What these women and many others (the examples are endless) have attempted to do is to sneak the entire socialist utopian Democratic platform into their new definition of pro-life. All of this while simultaneously supporting, promoting, and praising policymakers and presidential candidates who stand for the very thing that the pro-life movement has always opposed: the slaughter of innocent children in their mother’s womb. As conservative blogger Allie Stuckey has said, “the minimum qualification for being considered pro-life is being against legalizing the murder of babies in the womb.”

And while, unfortunately, too many evangelicals and others have taken the bait on this one and fallen for this age-old tactic of the left, conservatives and the pro-life movement must not stand for this. We should unequivocally reject this. To agree to the redefinition of what it means to be pro-life is far more innocuous than simply agreeing to care for people. If we accept the left’s definition of “pro all life” then we accept their stance on welfare, racial issues, climate change, immigration, gun control, wages, universal childcare, and yes, even abortion.

For obvious reasons, conservatives refuse to accept those liberal, progressive positions. And so, for obvious reasons, we should continue to reject their attempt to hijack and redefine what it means to be pro-life. We must decide to stand for truth, for the proclamation of the truth, and for the defense of the truth. No matter how the left wants to define what truth is.

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  1. iWe Reagan
    iWe Joined in the first year of Ricochet Ricochet Charter Member

    Great post!

    A quibble… making something hard to do is a form of suppression. Think tax evasion, or the paperwork and hassle to buy or carry a firearm.

    There is a kernel of truth in the accusation.

    • #1
    • October 13, 2020, at 7:49 PM PDT
    • 2 likes
  2. Doctor Robert Member

    iWe (View Comment):

    Great post!

    A quibble… making something hard to do is a form of suppression. Think tax evasion, or the paperwork and hassle to buy or carry a firearm.

    There is a kernel of truth in the accusation.

    A very, very small kernel. If any. Those people were lined up of their own volition to vote early, an option which certainly is not vote suppression.

    • #2
    • October 13, 2020, at 10:16 PM PDT
    • 5 likes
  3. Larry3435 Member

    Think about the logic of the “voter suppression” allegation. The “suppression” is always claimed to be directed against Democratic (especially Black) voters. If the precincts with these long lines are in areas that are heavy with Democratic voters, then the politicians who govern that area are also Democrats, meaning that the voting rules in that area have been established by Democrats. But the blame for alleged “voter suppression” will, inevitably, be placed on Republicans. Go figure.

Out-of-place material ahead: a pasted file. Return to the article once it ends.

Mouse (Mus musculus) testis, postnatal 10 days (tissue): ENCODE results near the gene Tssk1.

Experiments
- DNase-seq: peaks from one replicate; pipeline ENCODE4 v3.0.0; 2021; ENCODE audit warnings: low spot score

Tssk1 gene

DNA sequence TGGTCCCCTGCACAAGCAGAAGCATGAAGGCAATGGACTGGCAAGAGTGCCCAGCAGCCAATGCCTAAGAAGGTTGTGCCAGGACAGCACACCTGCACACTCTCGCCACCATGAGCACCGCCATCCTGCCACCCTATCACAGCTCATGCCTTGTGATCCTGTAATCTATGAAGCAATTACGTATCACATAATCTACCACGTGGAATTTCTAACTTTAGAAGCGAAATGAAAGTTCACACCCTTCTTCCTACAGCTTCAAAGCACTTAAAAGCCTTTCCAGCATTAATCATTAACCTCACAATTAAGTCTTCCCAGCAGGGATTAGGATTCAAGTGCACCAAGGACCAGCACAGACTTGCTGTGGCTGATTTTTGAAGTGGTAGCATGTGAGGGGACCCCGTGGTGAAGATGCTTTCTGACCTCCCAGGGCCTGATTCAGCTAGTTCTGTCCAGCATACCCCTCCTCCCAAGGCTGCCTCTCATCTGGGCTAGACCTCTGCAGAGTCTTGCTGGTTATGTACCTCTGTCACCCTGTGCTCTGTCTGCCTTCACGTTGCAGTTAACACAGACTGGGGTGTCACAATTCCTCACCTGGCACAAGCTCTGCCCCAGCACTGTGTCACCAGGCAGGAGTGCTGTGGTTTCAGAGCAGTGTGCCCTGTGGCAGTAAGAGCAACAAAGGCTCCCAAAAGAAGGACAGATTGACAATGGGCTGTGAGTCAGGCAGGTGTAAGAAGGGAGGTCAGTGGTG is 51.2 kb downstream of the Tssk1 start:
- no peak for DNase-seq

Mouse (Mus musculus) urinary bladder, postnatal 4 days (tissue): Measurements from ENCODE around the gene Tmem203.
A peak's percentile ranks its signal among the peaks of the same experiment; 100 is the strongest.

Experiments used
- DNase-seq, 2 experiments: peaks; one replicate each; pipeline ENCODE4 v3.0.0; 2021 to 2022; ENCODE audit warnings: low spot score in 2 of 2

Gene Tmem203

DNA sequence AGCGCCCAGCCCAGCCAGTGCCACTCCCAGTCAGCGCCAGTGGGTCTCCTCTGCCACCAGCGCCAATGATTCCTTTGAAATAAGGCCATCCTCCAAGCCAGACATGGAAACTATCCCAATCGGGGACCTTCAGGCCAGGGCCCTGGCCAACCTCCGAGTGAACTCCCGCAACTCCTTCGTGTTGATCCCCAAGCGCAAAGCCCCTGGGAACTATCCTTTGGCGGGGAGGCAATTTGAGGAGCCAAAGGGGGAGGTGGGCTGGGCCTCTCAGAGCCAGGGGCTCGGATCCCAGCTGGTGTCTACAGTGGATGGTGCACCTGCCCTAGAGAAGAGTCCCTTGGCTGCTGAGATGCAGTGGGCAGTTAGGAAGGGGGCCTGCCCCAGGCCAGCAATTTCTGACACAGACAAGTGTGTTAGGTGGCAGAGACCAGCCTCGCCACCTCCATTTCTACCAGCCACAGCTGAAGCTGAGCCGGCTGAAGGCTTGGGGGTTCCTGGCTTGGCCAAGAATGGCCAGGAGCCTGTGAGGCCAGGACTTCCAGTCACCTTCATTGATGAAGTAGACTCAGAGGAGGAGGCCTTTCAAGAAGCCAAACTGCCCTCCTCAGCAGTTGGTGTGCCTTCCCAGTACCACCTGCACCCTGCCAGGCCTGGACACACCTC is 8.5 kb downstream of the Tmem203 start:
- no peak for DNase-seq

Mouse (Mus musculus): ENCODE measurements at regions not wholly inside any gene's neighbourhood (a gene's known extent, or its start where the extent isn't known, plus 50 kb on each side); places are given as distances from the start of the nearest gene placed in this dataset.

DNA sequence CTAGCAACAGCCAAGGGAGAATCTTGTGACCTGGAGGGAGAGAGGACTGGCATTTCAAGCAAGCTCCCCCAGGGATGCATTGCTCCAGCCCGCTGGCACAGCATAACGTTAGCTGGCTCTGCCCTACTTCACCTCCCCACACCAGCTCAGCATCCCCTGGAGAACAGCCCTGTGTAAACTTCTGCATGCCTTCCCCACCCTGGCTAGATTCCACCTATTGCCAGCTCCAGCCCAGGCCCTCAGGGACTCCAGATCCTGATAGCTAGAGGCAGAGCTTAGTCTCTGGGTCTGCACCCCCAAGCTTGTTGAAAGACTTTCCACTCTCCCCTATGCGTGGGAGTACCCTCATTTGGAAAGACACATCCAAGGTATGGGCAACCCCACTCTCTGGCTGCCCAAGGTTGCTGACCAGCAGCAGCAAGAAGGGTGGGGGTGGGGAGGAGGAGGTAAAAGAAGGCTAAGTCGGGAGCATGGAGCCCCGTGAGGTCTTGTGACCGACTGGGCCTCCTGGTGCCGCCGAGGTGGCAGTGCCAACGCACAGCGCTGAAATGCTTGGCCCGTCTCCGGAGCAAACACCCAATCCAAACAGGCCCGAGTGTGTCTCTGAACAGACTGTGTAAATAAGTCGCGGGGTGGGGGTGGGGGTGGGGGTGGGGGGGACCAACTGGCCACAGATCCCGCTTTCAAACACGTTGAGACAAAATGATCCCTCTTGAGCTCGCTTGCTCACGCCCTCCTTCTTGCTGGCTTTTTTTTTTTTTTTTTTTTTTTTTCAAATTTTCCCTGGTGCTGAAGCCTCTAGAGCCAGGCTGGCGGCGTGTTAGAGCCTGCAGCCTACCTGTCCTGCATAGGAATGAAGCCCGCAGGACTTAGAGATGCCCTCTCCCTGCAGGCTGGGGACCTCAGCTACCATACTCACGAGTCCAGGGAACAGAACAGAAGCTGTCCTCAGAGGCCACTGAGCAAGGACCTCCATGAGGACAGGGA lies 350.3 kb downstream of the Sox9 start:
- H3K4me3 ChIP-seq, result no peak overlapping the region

• #3
    • October 14, 2020, at 3:34 AM PDT
    • 3 likes
  4. Jessi Bridges Contributor
    Jessi Bridges

    iWe (View Comment):

    Great post!

    A quibble… making something hard to do is a form of suppression. Think tax evasion, or the paperwork and hassle to buy or carry a firearm.

    There is a kernel of truth in the accusation.

    I agree there. But I don’t think that a long line in and of itself means that voting has been made intentionally hard to do. It could very well just be that lots of people decided to go and vote that day. 

    • #4
    • October 14, 2020, at 9:08 AM PDT
    • 2 likes
  5. Jessi Bridges Contributor
    Jessi Bridges

    Larry3435 (View Comment):

    Think about the logic of the “voter suppression” allegation. The “suppression” is always claimed to be directed against Democratic (especially Black) voters. If the precincts with these long lines are in areas that are heavy with Democratic voters, then the politicians who govern that area are also Democrats, meaning that the voting rules in that area have been established by Democrats. But the blame for alleged “voter suppression” will, inevitably, be placed on Republicans. Go figure.

    Excellent point. Thank you.

    • #5
    • October 14, 2020, at 9:08 AM PDT
    • 2 likes
  6. Flicker Coolidge

    And the NYT says that to enlarge the Supreme Court with 3 to 10 more ideologically progressive justices is “depoliticizing” the court. They must mean that making the court of one political ideology nullifies political any and all political debate.

    That’s like your neighbor kicking your dog and saying that he’s “comforting” your dog — because it always feels so good when the pain stops.

    • #6
    • October 14, 2020, at 12:32 PM PDT
    • 2 likes
  7. iWe Reagan
    iWe Joined in the first year of Ricochet Ricochet Charter Member

    Jessi Bridges (View Comment):
    I don’t think that a long line in and of itself means that voting has been made intentionally hard to do.

     I agree. The government sucks at everything. All the lines in my life are caused by government: DMV, TSA, Passport Office, Voting… Government is just faceless, uncaring and incompetent; it is not personal.

    • #7
    • October 14, 2020, at 12:45 PM PDT
    • 2 likes
  8. Steven Galanis Coolidge

    Jessi Bridges, a strong analytical piece with a great title. Pro-Life as defined by Stuckey is an uncompromising position. I too have internalized the phrase and expanded its boundaries. You have pointed out the peril. 

    • #8
    • October 16, 2020, at 8:45 PM PDT
    • Like